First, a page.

Specs & Details
Location Clarkston, Michigan
Track Configuration 1.42-mile, 8-turn road course
Elevation Change 50 feet
Other Facilities Quarter Midget track, bleachers, concessions, camping area, and pistol, rifle, skeet, and shotgun ranges!
What goes together better than Detroit and a pushrod V8? A road course and a shooting range, that’s what! Or least we think so, which is why we’re huge fans of the hidden gem just north of Detroit known as Waterford Hills. Built on the grounds of the Oakland County Sportsmen’s Club, where the members are mainly interested in firing their guns on the numerous shooting ranges found on this 200-acre property, in 1958 an infinitely wise board of directors decided a racetrack would be a good addition to their noisy outdoor pursuits. That’s right, Arizona (and Kenny Enterprises), you’re not the only state with a serious appreciation for firearms and race cars.
Waterford Hills isn’t just a big-boy wonderland decorated with shotgun shells and corded race tires, though; it’s also a seriously fun and technically challenging road course. Sure, it’s relatively short at 1.42 miles and doesn’t feature any long straights (though the fastest cars will touch 120 mph down the back straight), but there are some dramatic elevation changes, including the signature Hilltop Turn 4, a righthand crest so severe that the front tires catch some air as you lose sight of the track beneath you. If you’re driving a FWD car, you’ll need to let off the gas to prevent free-revving the engine.
But that’s not the only dramatic spot on Waterford Hills, a course so technically challenging that Car & Driver magazine used it for testing during its “Best Handling Car in America” story in 2010. Part of the challenge here is finding the right line with so many blind or late apexes, with the most critical corners being Big Bend (Turn 5) leading onto the back straight and Swamp (Turn 8) leading onto the front straight.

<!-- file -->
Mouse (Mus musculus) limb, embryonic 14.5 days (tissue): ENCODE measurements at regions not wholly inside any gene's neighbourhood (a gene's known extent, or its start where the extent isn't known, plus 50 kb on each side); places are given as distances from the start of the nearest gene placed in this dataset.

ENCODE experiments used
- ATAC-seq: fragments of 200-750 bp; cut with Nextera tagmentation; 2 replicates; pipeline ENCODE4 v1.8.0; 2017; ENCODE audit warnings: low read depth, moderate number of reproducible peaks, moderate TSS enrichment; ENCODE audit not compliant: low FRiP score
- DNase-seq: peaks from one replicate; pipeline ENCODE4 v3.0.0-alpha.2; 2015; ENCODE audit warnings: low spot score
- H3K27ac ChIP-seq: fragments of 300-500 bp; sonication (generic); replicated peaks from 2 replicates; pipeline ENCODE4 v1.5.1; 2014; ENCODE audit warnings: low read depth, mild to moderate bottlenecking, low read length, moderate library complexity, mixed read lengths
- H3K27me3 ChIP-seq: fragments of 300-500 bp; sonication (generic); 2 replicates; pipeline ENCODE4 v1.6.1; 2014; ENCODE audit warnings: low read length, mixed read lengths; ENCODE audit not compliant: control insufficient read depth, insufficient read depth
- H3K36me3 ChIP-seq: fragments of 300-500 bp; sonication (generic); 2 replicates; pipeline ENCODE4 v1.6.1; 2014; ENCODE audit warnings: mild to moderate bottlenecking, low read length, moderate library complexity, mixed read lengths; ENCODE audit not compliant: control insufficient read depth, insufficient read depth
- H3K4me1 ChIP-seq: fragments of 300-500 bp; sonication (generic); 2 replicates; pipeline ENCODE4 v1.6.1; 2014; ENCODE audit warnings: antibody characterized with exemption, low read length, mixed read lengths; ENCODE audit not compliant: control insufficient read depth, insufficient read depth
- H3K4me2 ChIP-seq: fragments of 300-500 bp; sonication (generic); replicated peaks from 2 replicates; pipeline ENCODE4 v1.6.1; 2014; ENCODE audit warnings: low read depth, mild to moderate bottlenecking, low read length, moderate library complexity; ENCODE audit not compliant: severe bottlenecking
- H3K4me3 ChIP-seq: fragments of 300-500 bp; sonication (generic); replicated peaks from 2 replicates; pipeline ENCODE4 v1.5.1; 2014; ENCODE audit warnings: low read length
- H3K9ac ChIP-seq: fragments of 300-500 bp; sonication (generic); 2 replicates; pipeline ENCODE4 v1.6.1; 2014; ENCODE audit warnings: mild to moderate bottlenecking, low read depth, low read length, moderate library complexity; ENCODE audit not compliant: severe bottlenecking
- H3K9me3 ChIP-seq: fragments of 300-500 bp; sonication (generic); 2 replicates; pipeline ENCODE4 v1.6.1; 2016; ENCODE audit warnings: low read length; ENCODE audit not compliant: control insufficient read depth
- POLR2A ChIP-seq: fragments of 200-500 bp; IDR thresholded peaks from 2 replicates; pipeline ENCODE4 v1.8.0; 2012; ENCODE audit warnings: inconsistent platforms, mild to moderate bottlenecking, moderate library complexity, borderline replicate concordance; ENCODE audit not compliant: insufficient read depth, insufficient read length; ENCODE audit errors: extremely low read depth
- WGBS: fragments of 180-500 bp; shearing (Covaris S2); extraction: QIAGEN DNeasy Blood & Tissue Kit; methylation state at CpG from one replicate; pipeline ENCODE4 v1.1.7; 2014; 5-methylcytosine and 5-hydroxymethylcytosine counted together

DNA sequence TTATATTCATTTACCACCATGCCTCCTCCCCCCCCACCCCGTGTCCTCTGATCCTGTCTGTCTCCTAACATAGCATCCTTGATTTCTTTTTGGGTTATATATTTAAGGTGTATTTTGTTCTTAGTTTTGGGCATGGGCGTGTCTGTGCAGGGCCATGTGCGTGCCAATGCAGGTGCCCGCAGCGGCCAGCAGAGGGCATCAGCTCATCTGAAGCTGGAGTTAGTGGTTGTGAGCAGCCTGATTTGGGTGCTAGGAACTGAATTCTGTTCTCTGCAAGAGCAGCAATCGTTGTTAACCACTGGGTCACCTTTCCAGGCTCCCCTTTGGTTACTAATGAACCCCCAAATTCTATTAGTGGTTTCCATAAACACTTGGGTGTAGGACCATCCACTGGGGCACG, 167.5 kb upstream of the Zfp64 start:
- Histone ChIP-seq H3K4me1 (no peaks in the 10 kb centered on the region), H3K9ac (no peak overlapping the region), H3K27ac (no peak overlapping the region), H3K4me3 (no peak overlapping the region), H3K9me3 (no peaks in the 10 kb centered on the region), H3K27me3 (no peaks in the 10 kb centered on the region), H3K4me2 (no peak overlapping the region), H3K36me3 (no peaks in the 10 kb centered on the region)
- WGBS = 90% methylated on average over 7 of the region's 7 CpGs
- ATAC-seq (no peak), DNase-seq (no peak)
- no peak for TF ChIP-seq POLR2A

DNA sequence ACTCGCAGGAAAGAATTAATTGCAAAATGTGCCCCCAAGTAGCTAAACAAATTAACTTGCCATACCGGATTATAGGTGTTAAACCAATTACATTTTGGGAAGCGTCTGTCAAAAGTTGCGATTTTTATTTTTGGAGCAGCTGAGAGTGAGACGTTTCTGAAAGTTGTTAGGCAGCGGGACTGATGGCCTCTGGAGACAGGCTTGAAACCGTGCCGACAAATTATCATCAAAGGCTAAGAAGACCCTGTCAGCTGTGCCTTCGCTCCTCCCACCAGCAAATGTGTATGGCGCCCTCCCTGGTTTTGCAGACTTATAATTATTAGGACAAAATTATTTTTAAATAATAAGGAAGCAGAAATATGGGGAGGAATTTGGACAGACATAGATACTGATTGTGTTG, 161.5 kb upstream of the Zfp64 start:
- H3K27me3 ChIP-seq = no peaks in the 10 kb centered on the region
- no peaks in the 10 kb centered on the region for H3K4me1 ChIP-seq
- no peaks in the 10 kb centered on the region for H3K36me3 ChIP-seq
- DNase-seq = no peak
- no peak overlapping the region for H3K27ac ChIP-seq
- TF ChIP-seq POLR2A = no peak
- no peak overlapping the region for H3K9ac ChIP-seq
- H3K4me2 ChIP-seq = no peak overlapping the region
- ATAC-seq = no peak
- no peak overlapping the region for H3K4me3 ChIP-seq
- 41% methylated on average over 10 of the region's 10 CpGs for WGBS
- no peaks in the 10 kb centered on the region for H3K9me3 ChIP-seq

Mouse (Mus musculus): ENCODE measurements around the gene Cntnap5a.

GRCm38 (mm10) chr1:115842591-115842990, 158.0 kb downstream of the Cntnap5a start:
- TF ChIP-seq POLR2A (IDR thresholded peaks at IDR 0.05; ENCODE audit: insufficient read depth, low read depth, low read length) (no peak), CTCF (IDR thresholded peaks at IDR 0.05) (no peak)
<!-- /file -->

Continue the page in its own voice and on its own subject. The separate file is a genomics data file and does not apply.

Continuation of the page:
Big Bend, as its name implies, is a long and fast righthander that only requires a dab of the brakes at about 75 mph before turning into this courage tester of a corner. Trail braking here often results in a tail wag or two (or worse), so the fastest strategy is to get your braking done before the corner and then be on the power to balance the car to the apex and out onto the back straight. This technique pays double dividends because the sooner you can get on the gas through Big Bend, the longer (and thus faster) the back straight becomes, so it’s best to sacrifice some corner entry speed here so you can maximize corner exit speed.
Although there are no toothless gator hunters blasting around on fan boats in Swamp corner, there is, in fact, a small swamp on its inside. This very long lefthander is an increasing radius double apex turn, the first apex being later than you think, so try to clip the end of the inside rumble strip. After that you let the car track out full right before tucking it back in to clip the second apex. You should be able to find a single steering input that allows you to carve this corner in a big, continuous arc, where you control the line with the throttle instead of the steering wheel. Just be careful not to go full throttle too soon, because if you drop a wheel off on the corner exit rumble strip and overcorrect, it’s easy to loop it to the inside, where you’ll seriously redesign your car’s sheetmetal along the pit lane wall.
The climb up from Gulch (Turn 1) to Hilltop (Turn 4) is perhaps the most enjoyable section of Waterford Hills, both because the track has a wonderful flow here that feels like a winding country road and because you’re climbing toward Hilltop the whole time, which makes it very challenging to find the apex of each turn.
Add to that the challenge associated with late apexes hidden by the rise and fall of the terrain along with concrete patches in most corners changing the feel and traction level, and you’ve got a heck of a little roller coaster ride just a stone’s throw from heart of America’s auto industry.